US 4569512 A
Envelope or letter destacking device associated with a storage means. Such a device comprises a nozzle actuated by an orientation device which is able to impart thereto a swinging or rocking movement (arrow F.sub.b) and a translational movement (arrow F.sub.L). The invention applies to mail sorting machines.
1. A device for destacking envelopes or letters, said device comprising:
(a) a suction nozzle which, during use of the device, is applied to and holds successive envelopes or letters while each successive envelope or letter is conveyed from a first location to a second location;
(b) a fixed spindle;
(c) a piston fixedly mounted on said fixed spindle;
(d) a first jack slidably and pivotably mounted on said fixed spindle, said first jack containing a first chamber and a second chamber, said first and second chambers being separated by a disk fixedly mounted in said first jack and said second chamber being bounded axially by said disk and said piston;
(e) a pipe which is attached to said suction nozzle and to said first jack such that linear and pivotal motion of said first jack causes corresponding linear and pivotal motion of said suction nozzle, said pipe providing a path of fluid communication between said suction nozzle and said first chamber;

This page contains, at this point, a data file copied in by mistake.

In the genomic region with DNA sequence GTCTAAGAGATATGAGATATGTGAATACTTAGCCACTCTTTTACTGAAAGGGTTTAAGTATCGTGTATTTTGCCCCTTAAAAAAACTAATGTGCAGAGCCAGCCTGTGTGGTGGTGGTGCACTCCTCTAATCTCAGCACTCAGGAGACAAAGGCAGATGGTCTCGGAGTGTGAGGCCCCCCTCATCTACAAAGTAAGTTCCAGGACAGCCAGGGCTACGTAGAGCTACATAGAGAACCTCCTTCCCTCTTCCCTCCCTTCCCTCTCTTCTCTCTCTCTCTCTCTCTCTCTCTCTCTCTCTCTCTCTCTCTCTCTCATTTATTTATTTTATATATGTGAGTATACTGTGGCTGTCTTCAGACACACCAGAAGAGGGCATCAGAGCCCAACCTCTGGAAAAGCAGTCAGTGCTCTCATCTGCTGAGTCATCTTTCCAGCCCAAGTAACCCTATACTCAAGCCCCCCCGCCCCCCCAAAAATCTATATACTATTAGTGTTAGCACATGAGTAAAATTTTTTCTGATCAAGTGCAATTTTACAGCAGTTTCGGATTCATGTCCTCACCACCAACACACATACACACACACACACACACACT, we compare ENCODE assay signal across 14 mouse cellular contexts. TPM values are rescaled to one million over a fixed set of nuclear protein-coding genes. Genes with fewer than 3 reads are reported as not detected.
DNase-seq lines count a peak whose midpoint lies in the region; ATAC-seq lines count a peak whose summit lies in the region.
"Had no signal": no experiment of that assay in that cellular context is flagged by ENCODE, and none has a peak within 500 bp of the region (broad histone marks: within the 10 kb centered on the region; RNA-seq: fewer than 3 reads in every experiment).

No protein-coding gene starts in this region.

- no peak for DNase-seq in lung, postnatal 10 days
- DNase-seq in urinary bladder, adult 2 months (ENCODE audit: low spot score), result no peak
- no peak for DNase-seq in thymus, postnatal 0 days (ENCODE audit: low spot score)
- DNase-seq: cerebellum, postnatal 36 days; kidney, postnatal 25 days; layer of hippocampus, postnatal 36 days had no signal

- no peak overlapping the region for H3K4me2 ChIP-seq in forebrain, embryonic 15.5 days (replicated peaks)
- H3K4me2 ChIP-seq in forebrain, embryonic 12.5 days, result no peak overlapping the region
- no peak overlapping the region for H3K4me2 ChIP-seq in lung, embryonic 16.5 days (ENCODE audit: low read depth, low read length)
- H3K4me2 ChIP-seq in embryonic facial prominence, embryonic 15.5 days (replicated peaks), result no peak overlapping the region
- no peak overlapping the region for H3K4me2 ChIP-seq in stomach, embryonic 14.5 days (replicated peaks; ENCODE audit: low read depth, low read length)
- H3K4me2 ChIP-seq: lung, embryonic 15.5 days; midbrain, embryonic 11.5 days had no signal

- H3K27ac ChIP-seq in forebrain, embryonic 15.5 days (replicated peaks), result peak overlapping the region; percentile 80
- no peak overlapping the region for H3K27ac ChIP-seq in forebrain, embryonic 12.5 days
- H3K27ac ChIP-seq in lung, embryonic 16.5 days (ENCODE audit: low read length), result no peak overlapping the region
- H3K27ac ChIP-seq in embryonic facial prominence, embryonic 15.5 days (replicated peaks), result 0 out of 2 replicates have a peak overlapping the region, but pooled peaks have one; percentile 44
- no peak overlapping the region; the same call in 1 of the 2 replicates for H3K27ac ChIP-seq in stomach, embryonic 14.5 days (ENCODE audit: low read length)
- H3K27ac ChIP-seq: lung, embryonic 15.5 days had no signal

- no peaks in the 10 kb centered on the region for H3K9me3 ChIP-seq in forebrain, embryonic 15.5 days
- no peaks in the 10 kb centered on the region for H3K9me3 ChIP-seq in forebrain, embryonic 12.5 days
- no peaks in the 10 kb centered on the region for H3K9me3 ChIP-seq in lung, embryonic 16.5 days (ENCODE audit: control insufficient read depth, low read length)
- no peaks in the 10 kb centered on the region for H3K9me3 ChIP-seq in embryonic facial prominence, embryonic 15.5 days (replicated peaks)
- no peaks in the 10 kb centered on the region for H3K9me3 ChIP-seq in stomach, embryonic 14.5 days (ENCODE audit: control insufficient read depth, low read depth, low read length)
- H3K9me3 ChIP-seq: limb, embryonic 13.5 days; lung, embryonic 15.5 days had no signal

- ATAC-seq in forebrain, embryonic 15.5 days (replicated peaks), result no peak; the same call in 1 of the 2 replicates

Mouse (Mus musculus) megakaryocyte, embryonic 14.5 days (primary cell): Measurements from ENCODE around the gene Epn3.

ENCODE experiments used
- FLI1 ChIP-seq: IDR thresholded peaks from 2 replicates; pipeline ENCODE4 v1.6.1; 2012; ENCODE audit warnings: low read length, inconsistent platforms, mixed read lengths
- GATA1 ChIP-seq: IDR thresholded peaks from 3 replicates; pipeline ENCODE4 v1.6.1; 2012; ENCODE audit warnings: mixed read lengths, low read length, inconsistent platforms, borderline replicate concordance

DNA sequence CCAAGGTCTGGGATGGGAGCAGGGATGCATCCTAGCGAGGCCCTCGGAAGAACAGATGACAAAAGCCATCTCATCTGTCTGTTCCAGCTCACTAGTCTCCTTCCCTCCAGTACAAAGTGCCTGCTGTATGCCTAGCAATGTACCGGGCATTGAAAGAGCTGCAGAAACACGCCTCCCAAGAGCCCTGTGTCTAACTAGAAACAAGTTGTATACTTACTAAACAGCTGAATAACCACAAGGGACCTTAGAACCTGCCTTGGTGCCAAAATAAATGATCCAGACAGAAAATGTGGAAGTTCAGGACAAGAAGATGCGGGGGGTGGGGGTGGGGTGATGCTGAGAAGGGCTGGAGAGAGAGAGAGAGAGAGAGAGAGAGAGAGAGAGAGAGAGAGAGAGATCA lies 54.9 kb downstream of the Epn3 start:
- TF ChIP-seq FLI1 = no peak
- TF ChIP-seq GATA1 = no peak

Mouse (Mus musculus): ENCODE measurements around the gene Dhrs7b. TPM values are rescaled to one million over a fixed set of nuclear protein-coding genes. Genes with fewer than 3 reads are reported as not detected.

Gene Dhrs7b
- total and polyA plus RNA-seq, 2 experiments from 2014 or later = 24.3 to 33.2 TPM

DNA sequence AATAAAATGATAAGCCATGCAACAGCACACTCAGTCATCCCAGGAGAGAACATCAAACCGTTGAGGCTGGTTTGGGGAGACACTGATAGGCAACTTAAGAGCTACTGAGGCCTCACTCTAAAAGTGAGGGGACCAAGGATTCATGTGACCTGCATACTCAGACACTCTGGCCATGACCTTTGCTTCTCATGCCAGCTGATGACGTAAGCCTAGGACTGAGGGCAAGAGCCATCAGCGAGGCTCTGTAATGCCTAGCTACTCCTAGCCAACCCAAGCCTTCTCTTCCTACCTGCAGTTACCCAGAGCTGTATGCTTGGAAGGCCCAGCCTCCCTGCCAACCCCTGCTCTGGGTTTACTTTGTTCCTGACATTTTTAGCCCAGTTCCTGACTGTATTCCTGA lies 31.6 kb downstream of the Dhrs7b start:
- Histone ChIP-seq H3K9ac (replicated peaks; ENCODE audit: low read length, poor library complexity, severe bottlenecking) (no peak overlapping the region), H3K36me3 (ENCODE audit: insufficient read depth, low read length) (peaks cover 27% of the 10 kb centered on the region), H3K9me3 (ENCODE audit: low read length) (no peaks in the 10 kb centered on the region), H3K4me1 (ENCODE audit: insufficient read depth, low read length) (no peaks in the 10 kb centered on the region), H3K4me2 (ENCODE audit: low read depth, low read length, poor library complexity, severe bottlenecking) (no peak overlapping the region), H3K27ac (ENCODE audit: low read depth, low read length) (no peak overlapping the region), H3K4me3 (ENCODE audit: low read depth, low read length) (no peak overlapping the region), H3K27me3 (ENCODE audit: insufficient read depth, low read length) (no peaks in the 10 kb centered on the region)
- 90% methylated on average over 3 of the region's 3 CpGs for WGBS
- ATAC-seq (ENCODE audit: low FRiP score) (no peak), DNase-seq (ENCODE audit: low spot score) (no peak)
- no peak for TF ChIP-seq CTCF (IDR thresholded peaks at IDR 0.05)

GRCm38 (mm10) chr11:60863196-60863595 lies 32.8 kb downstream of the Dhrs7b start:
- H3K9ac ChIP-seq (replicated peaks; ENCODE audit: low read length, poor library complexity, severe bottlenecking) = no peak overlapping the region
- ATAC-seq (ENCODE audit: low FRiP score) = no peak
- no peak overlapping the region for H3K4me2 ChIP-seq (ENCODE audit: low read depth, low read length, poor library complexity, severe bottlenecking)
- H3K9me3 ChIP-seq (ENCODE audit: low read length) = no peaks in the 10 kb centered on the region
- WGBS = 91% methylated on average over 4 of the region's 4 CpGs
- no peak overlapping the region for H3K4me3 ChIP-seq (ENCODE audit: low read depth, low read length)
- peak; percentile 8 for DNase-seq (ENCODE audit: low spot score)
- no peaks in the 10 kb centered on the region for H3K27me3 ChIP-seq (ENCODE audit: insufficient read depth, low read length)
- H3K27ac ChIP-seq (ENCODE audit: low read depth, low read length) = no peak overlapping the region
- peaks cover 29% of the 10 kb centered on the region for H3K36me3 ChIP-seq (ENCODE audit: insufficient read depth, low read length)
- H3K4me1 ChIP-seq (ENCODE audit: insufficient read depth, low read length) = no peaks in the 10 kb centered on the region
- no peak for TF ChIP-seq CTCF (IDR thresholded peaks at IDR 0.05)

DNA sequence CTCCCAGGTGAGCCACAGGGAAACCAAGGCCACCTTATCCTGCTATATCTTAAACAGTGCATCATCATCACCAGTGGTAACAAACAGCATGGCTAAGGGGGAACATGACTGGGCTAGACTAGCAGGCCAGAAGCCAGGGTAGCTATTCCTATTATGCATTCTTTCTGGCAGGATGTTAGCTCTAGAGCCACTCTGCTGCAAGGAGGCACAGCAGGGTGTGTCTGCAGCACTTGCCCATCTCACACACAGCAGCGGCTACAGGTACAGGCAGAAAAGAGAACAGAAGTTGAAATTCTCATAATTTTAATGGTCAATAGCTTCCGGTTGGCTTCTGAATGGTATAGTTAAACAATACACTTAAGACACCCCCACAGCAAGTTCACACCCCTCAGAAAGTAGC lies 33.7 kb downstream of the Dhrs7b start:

(f) a second jack having a rod which is operatively connected to said first jack such that linear motion of said rod causes pivotal motion of said first jack;
(g) a vacuum pump;
(h) first conduit means for communicating vacuum from said vacuum pump to said first chamber;
(i) second conduit means for communicating vacuum from said vacuum pump to said second chamber; and
(j) third conduit means for communicating vacuum from said vacuum to said second jack,
(k) when vacuum from said vacuum pump is suppplied to said suction nozzle through said pipe, said first chamber, and said first conduit means, air pressure will hold an envelope or letter against said suction nozzle;
(l) when vacuum from said vacuum pump is supplied to said second chamber through said second conduit means, said first jack slides linearly along said fixed spindle; and
(m) when vacuum from said vacuum pump is supplied to said second jack through said third conduit means, said rod causes said first jack to pivot around said fixed spindle.
2. A device as recited in claim 1 wherein said second jack is operatively connected to said first jack by means of:
(a) a lever arm extending radially from said first jack;
(b) a spindle mounted on said lever arm and extending in parallel to said fixed spindle; and
(c) a fork which is mounted on said rod and which slidably and pivotably accepts said spindle,